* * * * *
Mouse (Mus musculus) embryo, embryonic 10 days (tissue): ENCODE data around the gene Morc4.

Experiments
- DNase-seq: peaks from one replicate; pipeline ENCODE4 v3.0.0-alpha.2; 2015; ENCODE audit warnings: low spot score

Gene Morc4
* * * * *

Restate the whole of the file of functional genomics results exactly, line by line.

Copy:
Mouse (Mus musculus) embryo, embryonic 10 days (tissue): ENCODE data around the gene Morc4.

Experiments
- DNase-seq: peaks from one replicate; pipeline ENCODE4 v3.0.0-alpha.2; 2015; ENCODE audit warnings: low spot score

Gene Morc4